That started me down the path of learning about how the different genres influenced each other, which led me to the history of music in general (well, that and I was forced to take a Musical Theory class, which didn't actually teach us much "theory" (which I got more from my piano teacher) but did spend the whole semester traveling through time showing us how music genres begat other music genres), which finally led me to the conclusion that people who "like everything but country and rap" are full of shit. Including myself.
I have never been able to articulate why this now bugs me so much. I spend a lot of time rambling about the frustration of people who just don't know their music history. But this article simplifies the whole thing. This isn't just a widespread musical ignorance, it's a deliberate marketing decision to racially segregate an industry. And we all buy into it, literally almost a century later.
"That’s when the “everything but country” comment started to bug me. I figured people just weren’t trying, heard Toby Keith on the radio, and changed the station. Still, I couldn’t understand how some of the people I knew who were deeply interested in music like I was couldn’t see the light and recognize the worth of country music."
"“Everything but country and rap” at its core is a class issue. I just needed someone else to say it, and it confirmed why it had been bugging me. ... Where there’s class issues, there are race issues. This is no surprise. But that’s where the story of “everything but country and rap” starts: a formal racial division."
"When popular recorded music was first able to be distributed and marketed in the 1920s, a decision had to be made. This is the South-- do we keep all of the blues-based music together? That would mean white and black in one category. It was an easy answer at the time: no. This created two, in Hubbs’ words, “racially distinct marketing categories:” hillbilly and race."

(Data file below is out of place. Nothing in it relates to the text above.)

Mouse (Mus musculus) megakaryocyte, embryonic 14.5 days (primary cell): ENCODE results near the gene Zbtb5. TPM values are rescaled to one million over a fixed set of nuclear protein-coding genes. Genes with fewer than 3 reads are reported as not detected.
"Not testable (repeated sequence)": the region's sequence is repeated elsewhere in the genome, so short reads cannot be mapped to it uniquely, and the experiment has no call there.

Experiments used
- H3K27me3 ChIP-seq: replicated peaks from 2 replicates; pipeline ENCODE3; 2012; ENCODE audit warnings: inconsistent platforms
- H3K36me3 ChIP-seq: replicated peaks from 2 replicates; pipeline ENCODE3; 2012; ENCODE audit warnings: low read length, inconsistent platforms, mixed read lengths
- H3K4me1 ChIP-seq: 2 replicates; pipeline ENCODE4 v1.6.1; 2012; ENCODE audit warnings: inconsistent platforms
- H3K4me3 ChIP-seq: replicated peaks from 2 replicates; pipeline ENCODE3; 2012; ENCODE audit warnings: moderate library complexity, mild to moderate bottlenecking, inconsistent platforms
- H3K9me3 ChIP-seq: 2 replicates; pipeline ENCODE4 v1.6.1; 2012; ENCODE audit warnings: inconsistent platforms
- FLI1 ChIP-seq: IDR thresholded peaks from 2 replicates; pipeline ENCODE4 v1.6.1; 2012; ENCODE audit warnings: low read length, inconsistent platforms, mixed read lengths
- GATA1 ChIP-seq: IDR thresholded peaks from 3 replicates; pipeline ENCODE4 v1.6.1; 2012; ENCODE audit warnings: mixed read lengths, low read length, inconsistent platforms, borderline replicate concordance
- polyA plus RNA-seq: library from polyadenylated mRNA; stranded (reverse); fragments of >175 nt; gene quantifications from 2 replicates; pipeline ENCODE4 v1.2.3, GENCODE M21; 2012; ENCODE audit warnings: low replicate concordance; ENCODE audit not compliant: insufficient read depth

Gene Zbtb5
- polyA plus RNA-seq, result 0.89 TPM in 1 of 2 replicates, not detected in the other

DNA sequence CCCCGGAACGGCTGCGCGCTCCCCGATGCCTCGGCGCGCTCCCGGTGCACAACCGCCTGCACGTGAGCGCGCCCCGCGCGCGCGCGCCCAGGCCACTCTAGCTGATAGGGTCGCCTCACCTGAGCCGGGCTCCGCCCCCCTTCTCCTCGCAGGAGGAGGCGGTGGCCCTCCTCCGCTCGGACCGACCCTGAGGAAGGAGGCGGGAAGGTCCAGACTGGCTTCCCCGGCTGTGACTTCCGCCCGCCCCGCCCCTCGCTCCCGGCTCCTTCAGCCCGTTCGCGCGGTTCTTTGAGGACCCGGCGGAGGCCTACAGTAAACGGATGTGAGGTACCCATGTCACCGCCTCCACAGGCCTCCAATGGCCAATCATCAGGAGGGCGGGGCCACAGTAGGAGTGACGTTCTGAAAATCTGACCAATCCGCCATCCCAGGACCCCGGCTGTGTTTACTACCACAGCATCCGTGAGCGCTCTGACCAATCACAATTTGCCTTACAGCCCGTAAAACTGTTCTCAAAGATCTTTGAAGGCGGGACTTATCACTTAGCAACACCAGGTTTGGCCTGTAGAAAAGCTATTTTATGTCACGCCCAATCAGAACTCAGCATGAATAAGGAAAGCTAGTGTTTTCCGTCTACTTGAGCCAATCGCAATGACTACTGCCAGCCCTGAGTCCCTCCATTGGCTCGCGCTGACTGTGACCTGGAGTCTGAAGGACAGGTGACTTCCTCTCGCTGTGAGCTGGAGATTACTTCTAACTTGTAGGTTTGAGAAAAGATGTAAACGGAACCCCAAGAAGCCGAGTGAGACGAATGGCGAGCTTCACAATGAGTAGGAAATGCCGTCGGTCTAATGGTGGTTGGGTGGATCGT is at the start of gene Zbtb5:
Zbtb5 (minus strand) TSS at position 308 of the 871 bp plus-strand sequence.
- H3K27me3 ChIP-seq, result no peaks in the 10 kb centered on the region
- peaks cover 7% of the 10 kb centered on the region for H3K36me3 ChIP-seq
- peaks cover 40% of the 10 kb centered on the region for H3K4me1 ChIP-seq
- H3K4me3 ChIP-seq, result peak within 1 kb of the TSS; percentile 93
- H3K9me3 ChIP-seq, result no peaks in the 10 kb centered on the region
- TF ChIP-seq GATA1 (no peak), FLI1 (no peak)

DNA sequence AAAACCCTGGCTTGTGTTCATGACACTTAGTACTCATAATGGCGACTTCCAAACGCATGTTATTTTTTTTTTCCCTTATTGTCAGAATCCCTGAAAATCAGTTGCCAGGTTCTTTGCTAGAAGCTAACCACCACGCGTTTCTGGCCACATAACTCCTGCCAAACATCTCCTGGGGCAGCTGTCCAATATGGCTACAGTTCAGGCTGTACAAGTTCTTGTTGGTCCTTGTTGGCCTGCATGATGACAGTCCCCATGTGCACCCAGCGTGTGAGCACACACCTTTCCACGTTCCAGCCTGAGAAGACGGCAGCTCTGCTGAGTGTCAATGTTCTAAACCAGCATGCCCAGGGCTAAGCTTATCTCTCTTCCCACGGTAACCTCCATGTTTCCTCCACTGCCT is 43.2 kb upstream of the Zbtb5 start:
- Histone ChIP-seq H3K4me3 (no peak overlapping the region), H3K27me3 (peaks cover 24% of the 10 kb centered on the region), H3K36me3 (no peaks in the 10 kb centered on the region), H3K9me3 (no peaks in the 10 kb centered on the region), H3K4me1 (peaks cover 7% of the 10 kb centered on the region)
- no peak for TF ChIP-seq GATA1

"While they seem completely separate, hip hop and country sit on the extremes of the spectrum of popular musical genres, and find themselves subject to many of the same criticisms. This, to me, threw open the door on why “everything but country and rap” is a bigger deal than it seems. Authenticity is important in both musical communities, both policed inwardly and from outside listeners."
“Authenticity seekers today reject modern commercial country and its market-driven anything-goes stylistic idiom, idealizing past artists and purist notions of a genuine folk idiom,” Hubbs explains. In embracing this fantasy, listeners forget that “country has always been a commercial music.”
"To admit you like country music is admitting you like something inherently and purely working class, which jeopardizes your status as middle class. ... The middle class white actively avoid identifying with country music and hip hop because it represents something they’re afraid of being perceived as: something other than white, and something lower than middle class."
"Country and hip hop are seen as extremes: one very conservative, religious, and traditional, and the other vulgar and violent. ... These blanket statement topics are how the cultural majority is taught to interpret these genres. There’s no discussion that these are very rich groupings of music, with many vibrant subgenres of their own. ... The anxiety that causes people to avoid being fans of these genres, however, prevents understanding this. It all sounds the same because it all sounds different than what you listen to."
I've been trying really hard over the last several years to describe the sounds that I like or dislike, rather than blindly listing entire genres. I prefer melodic music, even better if it's in my own vocal range. I also like catchy hooks, and I also like complex harmonies and intricate interplay among different instruments. This means that I do occasionally like some songs that fall under the "rap" and "hip hop" genre titles because these are rich and diverse genres that sometimes incorporate these elements.